Almost a year ago, on Oct. 1, 2019, Wes Barr died suddenly and unexpectedly of a heart attack — leaving family, friends and a community in shock at the loss of the former Sangamon County sheriff and community leader.
Looking back and talking about his condition with friends, they agreed there weren’t any signs of an oncoming heart attack. Then it occurred to his wife, Sherry, that they had missed two indicators that something wasn’t right.
Wes had been talking about having indigestion for at least a month.
“We didn’t think of that as a sign of a heart attack,” Sherry said. She had experienced chest pain shortly herself before and it was simply indigestion.
Heart attacks aren’t always the swift and intense events that are portrayed on television. As a result, some people may delay calling 911 because they don’t realize that what they’re feeling is a heart attack.
Most heart attacks involve discomfort — felt in the center of the chest — that lasts more than a few minutes or comes and goes. Many people describe it as pressure, squeezing, fullness or pain.
Other warning signs or symptoms can include:
• Pain in the upper body — such as in the back, neck, jaw, shoulders or one or both arms.
• Shortness of breath.
• Cold sweat, upset stomach or dizziness.
• Extreme tiredness, especially in women.
Wes had also been on medication for high blood pressure for years. His dentist noticed an elevated blood pressure, but his doctor had recently discontinued one of two medications because he was doing so well.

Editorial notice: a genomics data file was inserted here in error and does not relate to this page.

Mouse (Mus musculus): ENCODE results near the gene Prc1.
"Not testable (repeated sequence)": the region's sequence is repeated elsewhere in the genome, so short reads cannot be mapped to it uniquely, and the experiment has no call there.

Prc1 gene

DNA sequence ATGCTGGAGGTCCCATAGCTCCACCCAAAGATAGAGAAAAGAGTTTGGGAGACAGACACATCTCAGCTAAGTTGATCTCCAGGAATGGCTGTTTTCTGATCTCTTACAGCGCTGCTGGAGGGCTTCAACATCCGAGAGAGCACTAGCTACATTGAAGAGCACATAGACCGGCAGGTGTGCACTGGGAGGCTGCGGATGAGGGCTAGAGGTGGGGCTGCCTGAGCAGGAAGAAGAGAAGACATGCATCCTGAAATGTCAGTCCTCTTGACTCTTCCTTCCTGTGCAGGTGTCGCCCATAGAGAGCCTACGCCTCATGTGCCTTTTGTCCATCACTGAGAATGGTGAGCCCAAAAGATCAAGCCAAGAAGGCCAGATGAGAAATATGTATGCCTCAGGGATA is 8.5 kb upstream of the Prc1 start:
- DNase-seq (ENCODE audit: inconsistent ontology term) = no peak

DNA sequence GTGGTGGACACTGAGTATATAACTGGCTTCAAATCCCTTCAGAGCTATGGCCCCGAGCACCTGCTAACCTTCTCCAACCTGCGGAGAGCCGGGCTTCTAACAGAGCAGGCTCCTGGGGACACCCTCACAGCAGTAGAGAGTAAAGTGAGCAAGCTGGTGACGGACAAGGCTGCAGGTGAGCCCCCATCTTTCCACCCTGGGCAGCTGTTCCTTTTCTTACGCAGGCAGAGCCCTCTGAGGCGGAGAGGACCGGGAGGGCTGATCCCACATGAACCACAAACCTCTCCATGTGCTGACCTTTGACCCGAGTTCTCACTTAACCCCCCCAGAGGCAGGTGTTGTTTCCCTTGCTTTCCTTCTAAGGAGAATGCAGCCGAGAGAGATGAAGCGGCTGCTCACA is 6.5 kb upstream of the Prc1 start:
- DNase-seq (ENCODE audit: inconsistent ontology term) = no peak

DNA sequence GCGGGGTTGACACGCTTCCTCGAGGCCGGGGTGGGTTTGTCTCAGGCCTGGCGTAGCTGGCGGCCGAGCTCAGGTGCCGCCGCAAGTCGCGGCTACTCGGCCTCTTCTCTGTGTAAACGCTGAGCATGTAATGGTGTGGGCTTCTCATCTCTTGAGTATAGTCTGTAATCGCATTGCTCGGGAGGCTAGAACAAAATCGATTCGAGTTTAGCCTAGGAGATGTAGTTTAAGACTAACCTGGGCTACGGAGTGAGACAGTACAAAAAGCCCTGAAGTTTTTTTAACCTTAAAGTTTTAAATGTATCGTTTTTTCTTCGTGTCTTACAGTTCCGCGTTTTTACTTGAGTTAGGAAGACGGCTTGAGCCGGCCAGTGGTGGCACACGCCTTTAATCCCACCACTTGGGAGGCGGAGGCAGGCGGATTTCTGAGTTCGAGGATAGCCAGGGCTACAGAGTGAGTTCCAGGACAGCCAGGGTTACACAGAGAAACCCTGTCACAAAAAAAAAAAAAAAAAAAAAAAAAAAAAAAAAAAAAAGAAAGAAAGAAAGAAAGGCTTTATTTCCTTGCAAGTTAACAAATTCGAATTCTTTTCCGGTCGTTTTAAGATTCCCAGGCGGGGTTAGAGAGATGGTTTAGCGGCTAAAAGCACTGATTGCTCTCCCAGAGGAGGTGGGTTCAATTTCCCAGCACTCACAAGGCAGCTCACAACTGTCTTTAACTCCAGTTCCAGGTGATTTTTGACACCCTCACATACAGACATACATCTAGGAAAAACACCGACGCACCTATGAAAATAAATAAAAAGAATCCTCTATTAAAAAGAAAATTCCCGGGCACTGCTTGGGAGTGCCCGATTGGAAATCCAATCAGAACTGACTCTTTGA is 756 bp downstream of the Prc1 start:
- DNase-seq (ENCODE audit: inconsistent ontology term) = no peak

Assuming his blood pressure medication just needed readjusted, his doctor put him back on the prescription.
That same week, Wes died of a heart attack while cleaning his boat. The coroner found he had 90% blockage in the left anterior descending artery, known as the “widow maker.”
In honor of Wes, Sherry started The Heart of Wes Barr, a non-profit organization that supports special projects for veteran associations, social services, law enforcement and animal protection in Sangamon County – all endeavors that were important to Wes.
“We’ve had a couple of friends who feel that Wes’ situation has saved their lives,” Sherry said. These friends had perceived indigestion, but thinking of Wes, they chose to go to the hospital. In both cases, they had the same blockage as had been found in Wes’ heart.
“If Wes’ situation can help the people close to us, it can help everyone who knew him,” Sherry said. “I want everyone to have a different outcome than Wes.”
The Heart of Wes Barr now partners with the Prairie Heart Institute to promote awareness about cardiovascular disease. A new fund created through the Prairie Heart Foundation will dedicate all donations to community education initiatives. Raising the Barr on Heart Health Funds supports programs like Dial, Don’t Drive and Stop the Bleed and devices such as automatic external defibrillators.
“I want people to know that indigestion is a sign,” Sherry said. “If you have indigestion, go get it checked. High blood pressure is definitely a sign, and you should have that checked. Don’t take any chances.”
For more information about The Heart of Wes Barr, go to theheartofwesbarr.org/.